The Stanford Law Review has an interesting series of articles on privacy in its most recent edition:
A Reasonableness Approach to Searches After the Jones GPS Tracking Case by Peter Swire
In the oral argument this fall in United States v. Jones, several Supreme Court Justices struggled with the government’s view that it can place Global Positioning System (GPS) tracking devices on cars without a warrant or other Fourth Amendment limit.
Privacy in the Age of Big Data by Omer Tene & Jules Polonetsky
We live in an age of “big data.” Data has become the raw material of production, a new source of immense economic and social value
Yes We Can (Profile You) by Daniel Kreiss
Online advertising and field campaigning rely on voter modeling based on hundreds of data points culled from surveys, public records, and commercial information sources such as credit histories. This data details the location, demographics, political affiliations, social networks, behavior, and interests of citizens.
Paving the Regulatory Road to the “Learning Health Care System” by Deven McGraw
The poor quality and high cost of health care in the U.S. is well documented. The widespread adoption of electronic medical records—for purposes of improving quality and reducing costs—is key to reversing these trends. But federal privacy regulations do not set clear and consistent rules for access to health information to improve health care quality. Consequently, the regulations serve as a disincentive to robust analysis of information in medical records and may interfere with efforts to accelerate quality improvements.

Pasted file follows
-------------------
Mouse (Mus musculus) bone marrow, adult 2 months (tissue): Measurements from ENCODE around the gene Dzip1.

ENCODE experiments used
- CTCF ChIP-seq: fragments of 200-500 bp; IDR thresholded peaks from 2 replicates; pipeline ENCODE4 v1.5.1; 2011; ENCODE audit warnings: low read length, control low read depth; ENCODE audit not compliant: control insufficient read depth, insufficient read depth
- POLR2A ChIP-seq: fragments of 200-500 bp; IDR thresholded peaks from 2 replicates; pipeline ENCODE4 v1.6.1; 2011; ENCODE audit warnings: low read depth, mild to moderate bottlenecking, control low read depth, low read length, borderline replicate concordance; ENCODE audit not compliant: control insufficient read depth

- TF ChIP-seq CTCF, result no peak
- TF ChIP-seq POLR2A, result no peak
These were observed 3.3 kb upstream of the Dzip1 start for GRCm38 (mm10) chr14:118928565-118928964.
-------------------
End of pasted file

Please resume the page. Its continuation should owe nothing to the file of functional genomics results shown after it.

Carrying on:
Famous for Fifteen People by Simon J. Frankel, Laura Brookover & Stephen Satterfield
A recent case in the Northern District of California, Fraley v. Facebook, recalls singer-songwriter Momus’s prescient parody of Andy Warhol: “In the future, everyone will be famous for fifteen people.” Although Momus was discussing the revolution in the recording and distribution of music made possible by digital technologies that allowed performers outside the mainstream to become “stars” within certain listening circles, his statement applies at least as forcefully to the recent revolution in digital communications technologies, particularly the emergence of social media. The Fraley decision suggests that Momus’s prediction was dead on—and that the future has arrived.
The Right to Be Forgotten by Jeffrey Rosen
At the end of January, the European Commissioner for Justice, Fundamental Rights, and Citizenship, Viviane Reding, announced the European Commission’s proposal to create a sweeping new privacy right—the “right to be forgotten.” The right, which has been hotly debated in Europe for the past few years, has finally been codified as part of a broad new proposed data protection regulation.
The Dead Past by Alex Kozinski
I must start out with a confession: When it comes to technology, I’m what you might call a troglodyte. I don’t own a Kindle or an iPad or an iPhone or a Blackberry. I don’t have an avatar or even voicemail. I don’t text. I don’t reject technology altogether: I do have a typewriter—an electric one, with a ball. But I do think that technology can be a dangerous thing because it changes the way we do things and the way we think about things; and sometimes it changes our own perception of who we are and what we’re about. And by the time we realize it, we find we’re living in a different world with different assumptions about such fundamental things as property and privacy and dignity. And by then, it’s too late to turn back the clock.